Within about an hour of each other at the 2013 New York Auto Show, Nissan and its luxury Infiniti division launched a pair of gas/electric hybrid SUVs, the first such vehicles for each brand.
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Nissan was up first and showed off the 2014 Pathfinder Hybrid. Aside from discreet badges, you would be hard-pressed to tell that this vehicle was not a standard Pathfinder. Indeed, Nissan officials specifically mentioned that there was no sacrifice to passenger or cargo room when they designed this vehicle.
It was basically the same story over at Infiniti, which revealed the 2014 QX60 Hybrid. What’s a QX60? It’s essentially a renamed JX35. Infiniti is renaming all of its products for model-year 2014 and onward, bestowing the Q prefix on cars and the QX prefix on crossovers and SUVs. It’s supposed to promote unity and cohesion across the brand’s entire product line. It’s not entirely surprising that the company would go down this road, as its chairman was the former head of Audi.
In any case, both the Pathfinder and QX60 hybrids get their motivation from the same drivetrain. Rather than pairing Nissan’s ubiquitous 3.5-liter V6 with an electric motor, the engine is instead a supercharged 2.5-liter 4-cylinder. A compact lithium-ion (Li-ion) battery under the 3rd-row seat powers a 15-kilowatt electric motor to deliver a combined 250 horsepower and 243 pound-feet of torque. Hybrids typically work best with a continuously variable transmission (CVT), and that’s exactly what you’ll find in this vehicle. No EPA numbers are available, but officials are expecting a rating of 25 mpg city/27 mpg highway.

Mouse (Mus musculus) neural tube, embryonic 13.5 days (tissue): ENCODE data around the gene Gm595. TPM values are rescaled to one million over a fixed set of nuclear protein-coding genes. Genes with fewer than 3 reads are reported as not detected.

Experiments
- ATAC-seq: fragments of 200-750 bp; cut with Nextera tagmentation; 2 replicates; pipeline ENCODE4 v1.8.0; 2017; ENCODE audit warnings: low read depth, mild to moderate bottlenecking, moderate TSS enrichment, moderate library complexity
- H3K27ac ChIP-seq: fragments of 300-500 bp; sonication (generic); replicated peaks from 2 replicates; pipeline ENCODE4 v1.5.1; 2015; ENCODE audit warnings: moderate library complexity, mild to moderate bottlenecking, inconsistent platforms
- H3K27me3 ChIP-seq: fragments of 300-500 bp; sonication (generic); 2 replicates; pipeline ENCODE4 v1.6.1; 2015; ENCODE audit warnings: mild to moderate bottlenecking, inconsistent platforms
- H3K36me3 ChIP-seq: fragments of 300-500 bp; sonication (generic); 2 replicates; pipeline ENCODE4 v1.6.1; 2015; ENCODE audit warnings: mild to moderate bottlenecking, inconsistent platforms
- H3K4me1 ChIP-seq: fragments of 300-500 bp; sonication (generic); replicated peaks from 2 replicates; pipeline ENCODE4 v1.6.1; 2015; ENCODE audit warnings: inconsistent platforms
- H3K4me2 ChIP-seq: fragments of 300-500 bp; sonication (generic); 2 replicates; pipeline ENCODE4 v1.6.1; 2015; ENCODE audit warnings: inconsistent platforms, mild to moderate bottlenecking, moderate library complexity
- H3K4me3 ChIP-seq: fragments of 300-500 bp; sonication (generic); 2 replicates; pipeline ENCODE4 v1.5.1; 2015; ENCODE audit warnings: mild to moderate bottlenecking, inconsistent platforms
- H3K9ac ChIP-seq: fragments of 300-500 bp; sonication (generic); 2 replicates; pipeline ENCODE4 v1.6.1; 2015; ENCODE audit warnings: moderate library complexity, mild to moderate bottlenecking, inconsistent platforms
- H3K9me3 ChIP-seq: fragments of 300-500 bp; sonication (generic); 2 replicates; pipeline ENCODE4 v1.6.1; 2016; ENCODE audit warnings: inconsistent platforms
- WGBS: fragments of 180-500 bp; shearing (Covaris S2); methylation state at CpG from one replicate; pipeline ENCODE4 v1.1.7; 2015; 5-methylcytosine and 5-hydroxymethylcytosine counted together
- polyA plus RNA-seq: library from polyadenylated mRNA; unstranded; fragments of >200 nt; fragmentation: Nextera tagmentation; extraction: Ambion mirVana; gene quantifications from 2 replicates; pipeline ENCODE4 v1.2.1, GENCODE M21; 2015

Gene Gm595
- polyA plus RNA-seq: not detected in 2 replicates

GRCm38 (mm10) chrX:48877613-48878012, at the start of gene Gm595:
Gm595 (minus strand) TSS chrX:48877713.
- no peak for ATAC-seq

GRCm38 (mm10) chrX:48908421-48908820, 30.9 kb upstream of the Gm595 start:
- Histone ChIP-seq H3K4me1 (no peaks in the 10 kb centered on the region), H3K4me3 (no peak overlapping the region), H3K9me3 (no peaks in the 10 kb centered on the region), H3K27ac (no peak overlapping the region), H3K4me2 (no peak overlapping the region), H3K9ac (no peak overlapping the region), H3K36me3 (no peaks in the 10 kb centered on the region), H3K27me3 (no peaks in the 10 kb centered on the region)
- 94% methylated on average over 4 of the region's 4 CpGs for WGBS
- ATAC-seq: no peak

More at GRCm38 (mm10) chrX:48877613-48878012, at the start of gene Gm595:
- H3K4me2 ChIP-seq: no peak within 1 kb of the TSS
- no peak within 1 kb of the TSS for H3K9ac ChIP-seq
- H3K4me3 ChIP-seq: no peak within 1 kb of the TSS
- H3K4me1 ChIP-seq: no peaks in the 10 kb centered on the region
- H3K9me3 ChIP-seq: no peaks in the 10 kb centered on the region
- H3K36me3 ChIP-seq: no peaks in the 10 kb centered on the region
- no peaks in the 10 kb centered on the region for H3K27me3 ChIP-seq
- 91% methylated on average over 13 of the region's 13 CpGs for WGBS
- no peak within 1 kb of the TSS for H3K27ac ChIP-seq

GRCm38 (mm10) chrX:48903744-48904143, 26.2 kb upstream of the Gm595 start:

Nissan plans to offer the hybrid drivetrain in SV, SL, and Platinum variants. The QX60 Hybrid will be a single trim level. Both vehicles are expected to cost about $3,000 more than their conventional counterparts.
Sales are expected to start in late-calendar 2013.
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CG Says: The biggest surprise to come out of these introductions is not the fact that these SUVs will be available as hybrids, but that they will be employing a 4-cylinder gasoline engine under the hood. That probably at least partially explains why the hybrid doesn’t see a bigger boost in projected highway fuel economy over the standard V6-powered Pathfinder/JX35/QX60. Still, Nissan deserves applause for the effort, and hopefully we’ll see this hybrid drivetrain make its way into some of the company’s smaller, lighter cars and crossovers.